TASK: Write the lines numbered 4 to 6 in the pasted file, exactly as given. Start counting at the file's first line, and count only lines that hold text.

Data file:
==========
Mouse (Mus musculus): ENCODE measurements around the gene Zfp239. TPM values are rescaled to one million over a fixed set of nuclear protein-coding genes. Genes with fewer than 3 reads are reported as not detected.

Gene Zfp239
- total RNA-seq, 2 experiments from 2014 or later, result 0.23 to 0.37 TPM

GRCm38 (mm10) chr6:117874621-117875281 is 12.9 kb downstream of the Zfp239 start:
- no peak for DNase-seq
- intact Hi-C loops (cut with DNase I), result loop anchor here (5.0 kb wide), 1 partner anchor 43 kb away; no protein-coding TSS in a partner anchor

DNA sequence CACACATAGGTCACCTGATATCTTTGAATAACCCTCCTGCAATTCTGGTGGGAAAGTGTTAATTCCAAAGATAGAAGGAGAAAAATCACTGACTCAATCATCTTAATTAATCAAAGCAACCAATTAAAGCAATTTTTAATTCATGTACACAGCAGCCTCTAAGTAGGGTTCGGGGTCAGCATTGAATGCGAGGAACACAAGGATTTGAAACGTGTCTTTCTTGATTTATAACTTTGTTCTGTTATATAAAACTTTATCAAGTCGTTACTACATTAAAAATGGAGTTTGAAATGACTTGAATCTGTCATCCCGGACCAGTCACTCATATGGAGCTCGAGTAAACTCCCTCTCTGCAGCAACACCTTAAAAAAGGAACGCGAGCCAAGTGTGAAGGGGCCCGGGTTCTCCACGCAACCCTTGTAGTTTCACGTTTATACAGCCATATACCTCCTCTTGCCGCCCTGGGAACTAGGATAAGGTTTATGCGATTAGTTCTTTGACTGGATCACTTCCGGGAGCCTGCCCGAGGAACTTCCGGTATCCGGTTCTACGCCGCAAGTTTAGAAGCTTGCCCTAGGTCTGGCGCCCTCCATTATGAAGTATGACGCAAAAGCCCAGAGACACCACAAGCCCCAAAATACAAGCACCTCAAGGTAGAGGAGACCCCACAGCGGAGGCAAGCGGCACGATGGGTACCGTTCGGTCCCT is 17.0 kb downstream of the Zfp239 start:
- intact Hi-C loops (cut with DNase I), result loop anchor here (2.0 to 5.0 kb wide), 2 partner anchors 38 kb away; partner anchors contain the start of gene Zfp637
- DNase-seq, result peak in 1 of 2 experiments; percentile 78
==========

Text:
GRCm38 (mm10) chr6:117874621-117875281 is 12.9 kb downstream of the Zfp239 start:
- no peak for DNase-seq
- intact Hi-C loops (cut with DNase I), result loop anchor here (5.0 kb wide), 1 partner anchor 43 kb away; no protein-coding TSS in a partner anchor